University campuses to re-open for high-priority classes
Universities and colleges in Flanders are offering extra support for first-year students plus opening up essential practical labs and workshops from next week
At the end of October, universities in Flanders were obliged to move all teaching online, apart from some programmes preparing students for the healthcare professions. Now, coronavirus levels have improved sufficiently that this restriction can be relaxed.
Priority is being given to first-year students because they are relatively new to higher education and need additional support. From next Monday, it will be possible to bring them together on campus, for example to attend “booster sessions” to help prepare them for their first exams.
By offering a limited number of educational activities on campus, we want to offer our students some opportunities to return to campus safely
“In this strange situation, first-years may be particularly insecure and anxious about the revision and exam period that is coming up,” Weyts explained. “The corona crisis is not easy for anyone, but some students really lack support.”
Universities will also be allowed to open quiet study spaces on campus for any students who need them. Meanwhile the exams will take place under the same conditions that applied in June. This means they can be held on campus, as long as hygiene and safety rules are respected.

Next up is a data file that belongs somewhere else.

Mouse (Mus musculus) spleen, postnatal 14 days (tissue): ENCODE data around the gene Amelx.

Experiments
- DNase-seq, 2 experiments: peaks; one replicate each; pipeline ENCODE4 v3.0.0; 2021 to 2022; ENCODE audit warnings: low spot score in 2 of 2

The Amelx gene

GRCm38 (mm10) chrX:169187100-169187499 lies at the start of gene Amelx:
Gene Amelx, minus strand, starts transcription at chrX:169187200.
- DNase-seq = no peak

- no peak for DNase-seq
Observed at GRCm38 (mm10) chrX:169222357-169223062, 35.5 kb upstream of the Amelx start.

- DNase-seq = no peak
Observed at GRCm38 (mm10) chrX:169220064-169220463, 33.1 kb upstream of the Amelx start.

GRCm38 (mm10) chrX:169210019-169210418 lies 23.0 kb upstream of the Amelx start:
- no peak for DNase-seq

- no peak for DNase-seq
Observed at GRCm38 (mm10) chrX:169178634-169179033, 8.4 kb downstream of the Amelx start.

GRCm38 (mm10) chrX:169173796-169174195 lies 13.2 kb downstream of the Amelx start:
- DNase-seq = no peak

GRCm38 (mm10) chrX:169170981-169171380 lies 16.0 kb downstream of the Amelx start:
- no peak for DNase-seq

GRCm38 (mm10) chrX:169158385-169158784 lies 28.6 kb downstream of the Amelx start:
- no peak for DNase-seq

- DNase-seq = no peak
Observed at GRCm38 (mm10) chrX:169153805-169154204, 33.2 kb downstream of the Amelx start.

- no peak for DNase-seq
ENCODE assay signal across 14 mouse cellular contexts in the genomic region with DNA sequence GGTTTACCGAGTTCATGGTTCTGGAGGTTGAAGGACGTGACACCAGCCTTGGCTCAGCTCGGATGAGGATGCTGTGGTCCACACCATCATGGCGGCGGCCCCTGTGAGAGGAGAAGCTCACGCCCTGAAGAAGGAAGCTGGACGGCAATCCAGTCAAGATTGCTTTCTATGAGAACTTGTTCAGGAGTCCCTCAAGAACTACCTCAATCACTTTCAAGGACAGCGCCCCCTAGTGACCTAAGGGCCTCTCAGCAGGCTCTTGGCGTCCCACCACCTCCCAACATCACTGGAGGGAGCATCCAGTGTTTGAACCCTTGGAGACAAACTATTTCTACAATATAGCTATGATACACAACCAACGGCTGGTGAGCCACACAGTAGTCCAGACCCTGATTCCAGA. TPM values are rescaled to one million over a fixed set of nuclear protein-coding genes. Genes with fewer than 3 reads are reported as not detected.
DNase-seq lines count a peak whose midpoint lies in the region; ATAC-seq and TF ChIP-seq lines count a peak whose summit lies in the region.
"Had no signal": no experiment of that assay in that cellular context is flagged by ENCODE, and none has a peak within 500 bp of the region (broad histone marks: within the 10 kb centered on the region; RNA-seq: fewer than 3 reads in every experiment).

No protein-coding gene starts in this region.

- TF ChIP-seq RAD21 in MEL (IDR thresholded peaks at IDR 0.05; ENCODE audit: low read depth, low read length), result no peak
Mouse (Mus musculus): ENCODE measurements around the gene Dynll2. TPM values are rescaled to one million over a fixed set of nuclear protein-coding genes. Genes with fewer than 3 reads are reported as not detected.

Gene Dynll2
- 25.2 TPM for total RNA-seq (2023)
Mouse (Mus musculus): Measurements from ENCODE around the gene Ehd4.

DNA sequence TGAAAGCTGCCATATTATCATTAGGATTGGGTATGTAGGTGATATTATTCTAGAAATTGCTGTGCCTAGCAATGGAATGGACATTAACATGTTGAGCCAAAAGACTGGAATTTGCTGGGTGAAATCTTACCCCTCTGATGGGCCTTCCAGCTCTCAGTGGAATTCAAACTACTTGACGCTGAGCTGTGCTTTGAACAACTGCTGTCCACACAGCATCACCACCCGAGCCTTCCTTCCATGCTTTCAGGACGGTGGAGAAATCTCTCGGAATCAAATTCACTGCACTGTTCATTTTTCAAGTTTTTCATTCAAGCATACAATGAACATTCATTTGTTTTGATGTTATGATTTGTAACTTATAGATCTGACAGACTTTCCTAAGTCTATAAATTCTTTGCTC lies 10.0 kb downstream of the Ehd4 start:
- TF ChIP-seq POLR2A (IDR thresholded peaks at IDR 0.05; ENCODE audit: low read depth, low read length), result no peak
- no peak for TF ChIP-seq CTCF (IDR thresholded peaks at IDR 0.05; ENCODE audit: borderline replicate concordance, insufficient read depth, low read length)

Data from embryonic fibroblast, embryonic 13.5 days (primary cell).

The universities can also reopen for other vulnerable groups of students at their discretion. At KU Leuven, for example, those on courses that experience lower pass rates even under normal conditions can be invited back to campus for wrap-up or booster sessions.
Some practical lessons that cannot be learned online will start again across Flanders
“By offering a limited number of educational activities on campus, we want – tentatively – to offer our students some opportunities to return to campus safely,” said Luc Sels, rector of KU Leuven. “This is necessary, because otherwise we risk a real learning deficit.”
While distance learning remains the norm for most universities and colleges until the end of the year, they will also be able to reinstate some practical classes that they consider essential. “Safety remains paramount,” said Weyts, “but we must also be able to provide education, and for some degree programmes that is simply impossible without practical classes.”
This is particularly important for the colleges, which offer applied sciences and arts, with programmes often putting an emphasis on practical and on-hands experience. “By making practical training a priority it will be possible for our students to achieve their learning goals, and not face losing a semester,” said Joris Hindryckx, chair of the Flemish College Council.
Photos, from top: ©Eric Lalmand/BELGA, ©James Arthur Gekiere/BELGA